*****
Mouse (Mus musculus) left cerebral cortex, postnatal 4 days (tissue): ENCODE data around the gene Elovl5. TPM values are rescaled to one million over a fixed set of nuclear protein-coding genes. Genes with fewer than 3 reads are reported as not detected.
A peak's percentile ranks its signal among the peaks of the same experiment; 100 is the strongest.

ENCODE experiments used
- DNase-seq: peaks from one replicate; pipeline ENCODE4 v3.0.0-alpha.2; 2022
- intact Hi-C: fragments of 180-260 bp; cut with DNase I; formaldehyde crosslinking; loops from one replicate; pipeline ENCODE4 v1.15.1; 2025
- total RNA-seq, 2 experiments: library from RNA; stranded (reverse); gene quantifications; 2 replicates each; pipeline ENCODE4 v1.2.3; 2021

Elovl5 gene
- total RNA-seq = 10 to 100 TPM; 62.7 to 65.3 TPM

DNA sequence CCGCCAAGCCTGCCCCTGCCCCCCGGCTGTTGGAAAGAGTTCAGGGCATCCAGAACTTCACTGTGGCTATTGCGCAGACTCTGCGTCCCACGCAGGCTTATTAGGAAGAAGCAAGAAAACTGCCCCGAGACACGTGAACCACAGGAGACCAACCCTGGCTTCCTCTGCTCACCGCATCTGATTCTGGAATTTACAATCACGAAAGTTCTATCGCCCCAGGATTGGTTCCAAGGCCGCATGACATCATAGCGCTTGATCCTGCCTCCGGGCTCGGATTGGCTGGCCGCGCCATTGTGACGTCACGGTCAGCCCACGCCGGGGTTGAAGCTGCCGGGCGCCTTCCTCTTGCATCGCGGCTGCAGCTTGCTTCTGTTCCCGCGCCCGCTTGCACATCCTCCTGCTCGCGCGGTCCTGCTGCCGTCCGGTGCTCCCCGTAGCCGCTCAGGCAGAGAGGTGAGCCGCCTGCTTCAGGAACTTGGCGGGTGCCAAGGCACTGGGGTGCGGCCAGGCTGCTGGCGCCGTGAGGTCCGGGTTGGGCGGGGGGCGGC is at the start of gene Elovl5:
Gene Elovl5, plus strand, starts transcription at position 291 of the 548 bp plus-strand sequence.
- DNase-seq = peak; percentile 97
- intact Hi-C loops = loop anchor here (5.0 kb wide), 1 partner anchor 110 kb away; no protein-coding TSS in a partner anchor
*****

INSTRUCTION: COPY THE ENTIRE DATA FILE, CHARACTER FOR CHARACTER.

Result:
Mouse (Mus musculus) left cerebral cortex, postnatal 4 days (tissue): ENCODE data around the gene Elovl5. TPM values are rescaled to one million over a fixed set of nuclear protein-coding genes. Genes with fewer than 3 reads are reported as not detected.
A peak's percentile ranks its signal among the peaks of the same experiment; 100 is the strongest.

ENCODE experiments used
- DNase-seq: peaks from one replicate; pipeline ENCODE4 v3.0.0-alpha.2; 2022
- intact Hi-C: fragments of 180-260 bp; cut with DNase I; formaldehyde crosslinking; loops from one replicate; pipeline ENCODE4 v1.15.1; 2025
- total RNA-seq, 2 experiments: library from RNA; stranded (reverse); gene quantifications; 2 replicates each; pipeline ENCODE4 v1.2.3; 2021

Elovl5 gene
- total RNA-seq = 10 to 100 TPM; 62.7 to 65.3 TPM

DNA sequence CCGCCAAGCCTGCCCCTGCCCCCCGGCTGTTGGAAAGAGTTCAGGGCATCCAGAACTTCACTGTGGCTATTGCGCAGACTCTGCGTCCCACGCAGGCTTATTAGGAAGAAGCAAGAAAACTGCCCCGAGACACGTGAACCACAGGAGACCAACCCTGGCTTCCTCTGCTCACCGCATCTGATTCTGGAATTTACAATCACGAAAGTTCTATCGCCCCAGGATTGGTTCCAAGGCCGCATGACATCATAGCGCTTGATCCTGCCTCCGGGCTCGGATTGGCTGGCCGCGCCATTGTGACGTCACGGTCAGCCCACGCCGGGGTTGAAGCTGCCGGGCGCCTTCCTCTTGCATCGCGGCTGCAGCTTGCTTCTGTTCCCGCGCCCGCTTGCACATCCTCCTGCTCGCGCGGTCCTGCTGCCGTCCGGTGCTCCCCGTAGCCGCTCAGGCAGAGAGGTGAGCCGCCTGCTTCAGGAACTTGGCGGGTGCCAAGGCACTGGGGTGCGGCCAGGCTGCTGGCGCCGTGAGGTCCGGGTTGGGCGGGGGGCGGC is at the start of gene Elovl5:
Gene Elovl5, plus strand, starts transcription at position 291 of the 548 bp plus-strand sequence.
- DNase-seq = peak; percentile 97
- intact Hi-C loops = loop anchor here (5.0 kb wide), 1 partner anchor 110 kb away; no protein-coding TSS in a partner anchor